Breeding and farming mealworms is one of the most practical processes to undertake, even for people without much building experience.
One of the most common methods of farming them is to have multiple plastic tubs stacked on a rack, with each tub having mealworms at different stages of their life cycle – ensuring a constant supply, but, there are many possible options.
Eggs for 1-2 weeks
Mealworms for 10 weeks
Pupa for 1-2 weeks
Beetles for 2-3 months
Raising mealworms is fairly easy since they are prolific breeders and are hardy insects. It is also fairly inexpensive and can save you quite a bit of money if you use a lot of worms every month. They rarely smell, are easy to care for, and don’t take much work.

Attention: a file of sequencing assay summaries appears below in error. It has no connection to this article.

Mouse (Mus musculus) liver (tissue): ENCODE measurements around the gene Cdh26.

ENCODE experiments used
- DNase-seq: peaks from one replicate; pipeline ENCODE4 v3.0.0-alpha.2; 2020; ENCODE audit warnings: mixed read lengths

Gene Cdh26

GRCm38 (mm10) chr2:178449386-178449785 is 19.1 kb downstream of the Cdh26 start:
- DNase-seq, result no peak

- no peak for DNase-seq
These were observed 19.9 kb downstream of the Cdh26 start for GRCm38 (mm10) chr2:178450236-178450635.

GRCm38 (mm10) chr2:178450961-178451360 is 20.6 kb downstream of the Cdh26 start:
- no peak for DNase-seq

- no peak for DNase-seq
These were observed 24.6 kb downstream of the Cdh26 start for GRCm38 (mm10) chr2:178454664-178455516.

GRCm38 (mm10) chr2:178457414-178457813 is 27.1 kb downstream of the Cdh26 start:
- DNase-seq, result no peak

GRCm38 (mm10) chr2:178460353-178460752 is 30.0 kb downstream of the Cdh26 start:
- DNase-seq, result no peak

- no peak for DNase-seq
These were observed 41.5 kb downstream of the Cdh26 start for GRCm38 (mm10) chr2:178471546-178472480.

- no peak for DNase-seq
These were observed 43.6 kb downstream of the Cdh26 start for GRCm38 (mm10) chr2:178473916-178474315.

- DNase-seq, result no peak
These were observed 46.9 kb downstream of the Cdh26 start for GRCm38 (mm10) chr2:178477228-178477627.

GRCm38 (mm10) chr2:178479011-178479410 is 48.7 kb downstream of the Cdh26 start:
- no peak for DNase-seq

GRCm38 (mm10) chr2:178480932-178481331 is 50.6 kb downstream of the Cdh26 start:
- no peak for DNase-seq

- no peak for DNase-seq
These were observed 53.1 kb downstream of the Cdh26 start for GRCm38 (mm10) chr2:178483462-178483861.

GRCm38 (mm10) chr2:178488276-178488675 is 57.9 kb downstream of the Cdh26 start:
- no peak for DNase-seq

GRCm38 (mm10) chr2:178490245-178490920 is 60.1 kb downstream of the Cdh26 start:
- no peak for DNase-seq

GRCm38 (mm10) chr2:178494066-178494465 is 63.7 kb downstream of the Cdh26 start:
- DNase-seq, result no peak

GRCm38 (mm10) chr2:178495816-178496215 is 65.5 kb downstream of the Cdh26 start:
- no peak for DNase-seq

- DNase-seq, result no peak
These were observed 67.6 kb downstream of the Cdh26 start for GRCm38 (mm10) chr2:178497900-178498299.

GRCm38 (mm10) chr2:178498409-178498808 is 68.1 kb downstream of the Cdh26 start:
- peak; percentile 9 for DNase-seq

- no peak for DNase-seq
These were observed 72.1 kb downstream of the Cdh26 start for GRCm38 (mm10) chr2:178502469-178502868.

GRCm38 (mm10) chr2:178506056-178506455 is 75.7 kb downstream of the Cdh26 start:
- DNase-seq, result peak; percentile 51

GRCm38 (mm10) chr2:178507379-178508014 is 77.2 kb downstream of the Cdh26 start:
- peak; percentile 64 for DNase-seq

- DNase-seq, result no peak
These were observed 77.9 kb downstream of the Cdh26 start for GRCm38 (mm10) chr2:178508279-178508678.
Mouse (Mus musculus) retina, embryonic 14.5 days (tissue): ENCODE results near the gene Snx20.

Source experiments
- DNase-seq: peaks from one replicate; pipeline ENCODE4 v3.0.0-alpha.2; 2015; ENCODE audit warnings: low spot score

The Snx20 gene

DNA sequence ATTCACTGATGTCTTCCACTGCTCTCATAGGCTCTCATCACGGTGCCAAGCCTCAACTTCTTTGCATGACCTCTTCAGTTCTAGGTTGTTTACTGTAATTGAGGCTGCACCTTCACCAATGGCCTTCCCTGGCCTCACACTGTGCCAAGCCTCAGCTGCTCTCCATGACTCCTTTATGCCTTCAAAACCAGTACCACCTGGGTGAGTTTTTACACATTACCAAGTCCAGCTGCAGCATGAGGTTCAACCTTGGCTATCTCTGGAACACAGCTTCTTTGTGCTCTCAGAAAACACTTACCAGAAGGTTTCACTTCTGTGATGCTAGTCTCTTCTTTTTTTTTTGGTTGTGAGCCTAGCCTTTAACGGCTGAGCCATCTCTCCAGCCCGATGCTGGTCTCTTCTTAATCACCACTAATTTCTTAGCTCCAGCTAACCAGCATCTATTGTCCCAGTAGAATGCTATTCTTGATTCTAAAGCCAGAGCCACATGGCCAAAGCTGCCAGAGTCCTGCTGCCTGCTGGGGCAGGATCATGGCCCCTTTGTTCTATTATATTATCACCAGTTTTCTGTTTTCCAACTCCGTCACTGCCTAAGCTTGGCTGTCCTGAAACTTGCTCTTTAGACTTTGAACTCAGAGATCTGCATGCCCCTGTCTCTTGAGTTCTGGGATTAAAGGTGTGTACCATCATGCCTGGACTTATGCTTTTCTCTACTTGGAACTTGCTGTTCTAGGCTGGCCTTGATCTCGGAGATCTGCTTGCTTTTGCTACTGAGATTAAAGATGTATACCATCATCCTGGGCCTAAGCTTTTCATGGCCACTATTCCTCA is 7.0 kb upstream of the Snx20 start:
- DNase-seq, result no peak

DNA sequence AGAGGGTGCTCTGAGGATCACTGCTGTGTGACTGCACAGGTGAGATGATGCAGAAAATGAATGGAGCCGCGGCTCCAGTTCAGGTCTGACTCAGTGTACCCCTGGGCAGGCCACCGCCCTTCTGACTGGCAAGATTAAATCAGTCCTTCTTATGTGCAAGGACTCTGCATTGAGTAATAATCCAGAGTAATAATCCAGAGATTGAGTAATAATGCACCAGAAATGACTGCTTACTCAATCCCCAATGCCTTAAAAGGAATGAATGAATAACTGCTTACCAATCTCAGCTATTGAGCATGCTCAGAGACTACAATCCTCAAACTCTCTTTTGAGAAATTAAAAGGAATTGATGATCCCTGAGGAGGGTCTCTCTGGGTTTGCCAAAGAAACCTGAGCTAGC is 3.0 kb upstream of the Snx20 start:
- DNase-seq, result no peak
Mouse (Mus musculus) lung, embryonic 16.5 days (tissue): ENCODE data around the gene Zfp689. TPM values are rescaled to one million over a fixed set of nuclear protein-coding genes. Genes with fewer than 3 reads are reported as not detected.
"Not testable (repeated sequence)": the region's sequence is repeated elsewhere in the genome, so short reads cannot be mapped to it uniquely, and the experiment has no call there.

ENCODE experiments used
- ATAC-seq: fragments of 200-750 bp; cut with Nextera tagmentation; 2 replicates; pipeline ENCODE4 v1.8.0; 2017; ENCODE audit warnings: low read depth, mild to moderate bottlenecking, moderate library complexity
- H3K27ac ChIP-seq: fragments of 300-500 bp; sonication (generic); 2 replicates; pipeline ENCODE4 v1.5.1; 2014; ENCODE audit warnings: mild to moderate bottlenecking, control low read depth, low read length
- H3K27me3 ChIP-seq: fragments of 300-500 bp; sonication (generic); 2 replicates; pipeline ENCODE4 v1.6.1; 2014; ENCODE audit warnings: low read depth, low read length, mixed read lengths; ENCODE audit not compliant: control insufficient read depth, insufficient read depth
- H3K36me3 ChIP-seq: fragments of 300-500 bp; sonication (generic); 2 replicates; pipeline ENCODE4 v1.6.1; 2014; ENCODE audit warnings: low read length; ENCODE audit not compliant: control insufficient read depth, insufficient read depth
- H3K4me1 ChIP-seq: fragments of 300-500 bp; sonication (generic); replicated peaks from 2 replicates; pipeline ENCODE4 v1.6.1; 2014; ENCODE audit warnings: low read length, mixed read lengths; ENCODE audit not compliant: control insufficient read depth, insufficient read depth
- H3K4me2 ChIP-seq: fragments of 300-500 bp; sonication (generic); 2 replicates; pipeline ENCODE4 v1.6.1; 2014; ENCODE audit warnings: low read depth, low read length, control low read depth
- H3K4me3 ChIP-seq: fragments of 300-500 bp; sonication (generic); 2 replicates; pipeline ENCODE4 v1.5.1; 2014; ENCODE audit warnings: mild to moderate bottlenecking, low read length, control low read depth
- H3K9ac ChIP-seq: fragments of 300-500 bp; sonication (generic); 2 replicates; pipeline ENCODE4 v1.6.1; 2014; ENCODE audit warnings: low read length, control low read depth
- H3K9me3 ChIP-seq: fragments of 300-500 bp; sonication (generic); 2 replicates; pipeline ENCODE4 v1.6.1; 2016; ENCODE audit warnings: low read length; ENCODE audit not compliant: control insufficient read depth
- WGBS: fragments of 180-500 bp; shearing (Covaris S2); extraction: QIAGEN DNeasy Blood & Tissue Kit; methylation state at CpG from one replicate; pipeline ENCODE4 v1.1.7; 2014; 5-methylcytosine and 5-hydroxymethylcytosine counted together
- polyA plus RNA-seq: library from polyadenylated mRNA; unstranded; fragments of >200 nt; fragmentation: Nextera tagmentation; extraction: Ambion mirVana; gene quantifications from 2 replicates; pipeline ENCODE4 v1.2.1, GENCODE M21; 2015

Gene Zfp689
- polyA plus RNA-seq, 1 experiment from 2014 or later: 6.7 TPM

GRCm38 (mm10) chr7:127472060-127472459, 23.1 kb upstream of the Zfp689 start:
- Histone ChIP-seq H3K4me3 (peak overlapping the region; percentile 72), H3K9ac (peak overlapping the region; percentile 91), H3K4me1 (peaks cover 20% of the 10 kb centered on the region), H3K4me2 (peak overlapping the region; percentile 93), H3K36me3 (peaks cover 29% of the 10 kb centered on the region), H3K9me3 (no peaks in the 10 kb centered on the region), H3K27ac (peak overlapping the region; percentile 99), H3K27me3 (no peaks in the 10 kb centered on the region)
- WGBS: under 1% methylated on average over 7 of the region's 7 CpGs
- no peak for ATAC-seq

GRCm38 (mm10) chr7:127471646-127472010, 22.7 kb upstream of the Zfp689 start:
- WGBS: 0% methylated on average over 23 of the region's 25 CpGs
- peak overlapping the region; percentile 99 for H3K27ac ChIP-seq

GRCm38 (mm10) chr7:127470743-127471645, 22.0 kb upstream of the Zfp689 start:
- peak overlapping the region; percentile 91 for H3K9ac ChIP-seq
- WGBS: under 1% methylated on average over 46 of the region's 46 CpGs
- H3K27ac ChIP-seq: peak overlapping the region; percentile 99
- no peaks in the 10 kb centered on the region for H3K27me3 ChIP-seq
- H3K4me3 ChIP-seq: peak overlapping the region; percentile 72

Breeding will take a while to get started, but once there are plenty of beetles laying eggs you will have worms for as long as you need. You should start with at least one hundred mealworms, but can begin with many more. Then, all you need is a container, substrate, and a source of food and water. – Mealwormcare.org
- Very low maintenance
- Great food for chickens and fish
- Compact, cheap & easy to build
- Low Maintenance
- Recycles your waste much faster than composting
- Can generate solid & liquid fertiliser
- Scalable to many sizes.
- Totally Organic process
Learn More >>
Large but simple overview of meal worms and their life cycle, with pictures @Westknollfarm.com
Science on how amazingly efficient meal worms are @ncbi.nlm.nih.gov
Basic drawer style mealworm farm overview @Wildcare.org.au